A Map of Synthetica, A New Continent of Plastics
A 1940 map of a fictional continent slightly resembling South America, symbolising different aspects of the new and exciting world of plastics
“On this broad but synthetic continent of plastics, the countries march right out of the natural world – that wild area of firs and rubber plantations, upper left – into the illimitable world of the molecule. It’s a world boxed only by the cardinal points of the chemical compass – carbon, hydrogen, oxygen, nitrogen.”
• “It floats upon a Sea of Glass, one of the oldest plastics known.”
• “New countries, like Melamine, constantly bulge from its coastline.”
• “The Alkyd country, a great swamp of height, impervious plastic paints, varnishes, and lacquers, creeps out like an implacable sargasso.”
• “Great chemical river systems, like the Acetylene, feed many countries. And boundaries are as unsteady as the maps of Europe.”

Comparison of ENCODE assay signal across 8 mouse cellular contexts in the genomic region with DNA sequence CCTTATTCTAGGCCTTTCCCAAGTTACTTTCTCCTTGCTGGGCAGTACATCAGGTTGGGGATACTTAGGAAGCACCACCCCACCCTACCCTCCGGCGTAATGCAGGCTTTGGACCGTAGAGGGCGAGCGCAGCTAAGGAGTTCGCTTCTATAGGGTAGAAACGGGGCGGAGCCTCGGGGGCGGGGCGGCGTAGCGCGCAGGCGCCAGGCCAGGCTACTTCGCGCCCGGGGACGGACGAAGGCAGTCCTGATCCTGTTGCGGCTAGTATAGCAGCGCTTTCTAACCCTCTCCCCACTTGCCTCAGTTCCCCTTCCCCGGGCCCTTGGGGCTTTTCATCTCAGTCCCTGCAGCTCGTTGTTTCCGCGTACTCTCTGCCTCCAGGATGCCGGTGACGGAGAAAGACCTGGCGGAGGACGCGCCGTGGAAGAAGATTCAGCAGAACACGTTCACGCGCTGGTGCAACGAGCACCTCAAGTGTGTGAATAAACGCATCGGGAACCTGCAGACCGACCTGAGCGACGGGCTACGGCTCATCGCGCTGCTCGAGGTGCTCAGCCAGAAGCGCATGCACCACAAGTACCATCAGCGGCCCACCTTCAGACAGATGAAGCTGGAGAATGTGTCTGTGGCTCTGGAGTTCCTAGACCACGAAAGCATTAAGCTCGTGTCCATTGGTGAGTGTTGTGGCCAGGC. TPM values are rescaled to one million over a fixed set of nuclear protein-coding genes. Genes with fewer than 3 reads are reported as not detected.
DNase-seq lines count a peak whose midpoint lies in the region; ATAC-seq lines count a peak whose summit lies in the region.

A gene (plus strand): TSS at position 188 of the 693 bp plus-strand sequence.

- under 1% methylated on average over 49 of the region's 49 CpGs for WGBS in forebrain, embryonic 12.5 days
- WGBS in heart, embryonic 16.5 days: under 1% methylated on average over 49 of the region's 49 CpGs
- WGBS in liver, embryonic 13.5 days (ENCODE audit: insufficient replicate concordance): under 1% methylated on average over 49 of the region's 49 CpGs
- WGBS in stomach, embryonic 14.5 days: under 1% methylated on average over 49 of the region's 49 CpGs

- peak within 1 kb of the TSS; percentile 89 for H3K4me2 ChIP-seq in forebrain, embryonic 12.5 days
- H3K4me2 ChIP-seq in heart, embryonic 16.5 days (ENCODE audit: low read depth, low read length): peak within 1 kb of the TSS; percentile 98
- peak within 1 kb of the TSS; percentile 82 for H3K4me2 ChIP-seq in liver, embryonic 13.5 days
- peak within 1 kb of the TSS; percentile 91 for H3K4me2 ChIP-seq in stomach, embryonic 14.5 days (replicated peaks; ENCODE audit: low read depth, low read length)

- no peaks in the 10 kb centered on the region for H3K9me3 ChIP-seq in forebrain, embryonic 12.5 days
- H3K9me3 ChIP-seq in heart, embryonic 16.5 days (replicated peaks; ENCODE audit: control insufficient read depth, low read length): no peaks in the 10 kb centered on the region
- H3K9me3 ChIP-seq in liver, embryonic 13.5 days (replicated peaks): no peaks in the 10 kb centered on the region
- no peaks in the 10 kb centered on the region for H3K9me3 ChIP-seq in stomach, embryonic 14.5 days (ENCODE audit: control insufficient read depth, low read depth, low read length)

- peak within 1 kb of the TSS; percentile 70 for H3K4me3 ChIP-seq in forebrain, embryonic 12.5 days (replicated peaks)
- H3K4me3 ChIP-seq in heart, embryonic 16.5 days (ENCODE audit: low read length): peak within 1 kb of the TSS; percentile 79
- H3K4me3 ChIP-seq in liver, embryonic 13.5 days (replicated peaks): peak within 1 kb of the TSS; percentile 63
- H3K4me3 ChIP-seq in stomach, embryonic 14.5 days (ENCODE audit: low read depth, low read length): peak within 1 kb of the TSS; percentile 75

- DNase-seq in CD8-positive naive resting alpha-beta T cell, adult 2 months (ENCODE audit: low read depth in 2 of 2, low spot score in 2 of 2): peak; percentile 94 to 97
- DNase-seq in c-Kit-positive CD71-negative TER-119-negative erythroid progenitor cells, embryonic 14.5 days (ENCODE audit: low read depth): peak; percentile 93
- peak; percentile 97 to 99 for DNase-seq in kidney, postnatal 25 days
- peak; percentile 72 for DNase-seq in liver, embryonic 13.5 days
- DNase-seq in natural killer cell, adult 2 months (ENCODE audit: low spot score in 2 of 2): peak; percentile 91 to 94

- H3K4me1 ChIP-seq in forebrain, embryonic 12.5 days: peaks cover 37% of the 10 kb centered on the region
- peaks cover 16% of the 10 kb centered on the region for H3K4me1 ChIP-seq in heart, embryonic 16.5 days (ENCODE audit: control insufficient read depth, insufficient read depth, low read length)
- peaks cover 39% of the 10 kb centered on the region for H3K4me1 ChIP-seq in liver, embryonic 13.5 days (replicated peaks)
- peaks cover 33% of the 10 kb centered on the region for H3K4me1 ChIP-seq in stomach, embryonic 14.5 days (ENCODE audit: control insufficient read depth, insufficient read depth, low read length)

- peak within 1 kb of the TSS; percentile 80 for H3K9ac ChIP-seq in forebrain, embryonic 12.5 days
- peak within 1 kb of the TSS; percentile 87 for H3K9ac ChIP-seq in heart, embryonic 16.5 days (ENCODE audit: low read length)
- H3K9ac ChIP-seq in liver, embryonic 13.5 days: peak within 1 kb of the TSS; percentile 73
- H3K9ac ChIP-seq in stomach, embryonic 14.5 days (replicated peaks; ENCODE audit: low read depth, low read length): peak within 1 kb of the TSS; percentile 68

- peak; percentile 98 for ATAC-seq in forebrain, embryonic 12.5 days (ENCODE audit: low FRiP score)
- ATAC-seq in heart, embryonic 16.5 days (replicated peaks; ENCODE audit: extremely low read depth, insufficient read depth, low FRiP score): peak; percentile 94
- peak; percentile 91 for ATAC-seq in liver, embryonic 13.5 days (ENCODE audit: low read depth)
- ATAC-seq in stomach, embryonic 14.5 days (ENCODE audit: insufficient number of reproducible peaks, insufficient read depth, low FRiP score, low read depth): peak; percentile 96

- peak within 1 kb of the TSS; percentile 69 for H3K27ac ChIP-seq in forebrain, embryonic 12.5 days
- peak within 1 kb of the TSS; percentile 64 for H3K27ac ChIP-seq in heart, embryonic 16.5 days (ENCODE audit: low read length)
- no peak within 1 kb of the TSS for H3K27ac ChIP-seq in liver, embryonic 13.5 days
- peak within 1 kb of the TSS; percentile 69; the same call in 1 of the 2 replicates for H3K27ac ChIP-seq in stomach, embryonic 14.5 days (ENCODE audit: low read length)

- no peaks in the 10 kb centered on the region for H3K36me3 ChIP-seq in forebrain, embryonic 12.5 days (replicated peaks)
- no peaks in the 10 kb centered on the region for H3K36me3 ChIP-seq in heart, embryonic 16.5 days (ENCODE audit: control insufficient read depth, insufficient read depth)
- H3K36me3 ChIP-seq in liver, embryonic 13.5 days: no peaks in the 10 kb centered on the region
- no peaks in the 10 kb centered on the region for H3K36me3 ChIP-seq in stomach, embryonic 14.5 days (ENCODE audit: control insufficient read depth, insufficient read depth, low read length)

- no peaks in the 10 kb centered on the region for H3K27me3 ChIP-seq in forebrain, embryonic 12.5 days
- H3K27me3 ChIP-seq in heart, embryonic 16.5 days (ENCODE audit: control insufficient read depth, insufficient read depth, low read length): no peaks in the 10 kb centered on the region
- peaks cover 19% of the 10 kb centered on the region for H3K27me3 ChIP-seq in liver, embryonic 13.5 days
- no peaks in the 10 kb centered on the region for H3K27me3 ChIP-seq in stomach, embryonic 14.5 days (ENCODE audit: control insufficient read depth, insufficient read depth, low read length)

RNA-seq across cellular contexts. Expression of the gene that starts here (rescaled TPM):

• “Lignin, the dark forest in the North, gives forth a new plastic made of the adhesive matter holding cellulose fibers together in wood.”
• “Petrolia is the land of the new synthetic rubbers.”
• “Cellulose is a great state, something like Texas, with many counties, all of which grew out of old Nitrocellulose (Celluloid).”
• “Rayon is a plastic island off the Cellulose coast, with a glittering night life.”
• “Vinyl-land, a fast-growing new country of safety-glass (…) and rubbery plastics, will probably subdivide soon.”
• “The Crystal Mountains of Acrylic (price elevation: 52,50 a pound) rund down into the Crystal Hills of Styrene – both brilliant new plastics with glandlike properties.”
• “The greatest plastic country of all – a heavy industrial region of coal-car chemicals led by Formaldehyde River – is Phenolic. Its hard-working plastics, in a sober Quaker dress of limited colors, go into most of industry. Capital: Bakelite, ruled Union Carbide & Carbon Corp.”
• “To the south is Urea, related to the (…), but a more frivolous and color-loving state. Its main industries are buttons, tableware, light globes.”
Strange Maps #175
This remarkable map appeared in the issue of Fortune Magazine for October 1940. Slightly resembling South America, a continent of fictional lands each symbolising different aspects of the then still new and exciting world of plastics is shown, floating on a sea of glass. The map was found here at fulltable.
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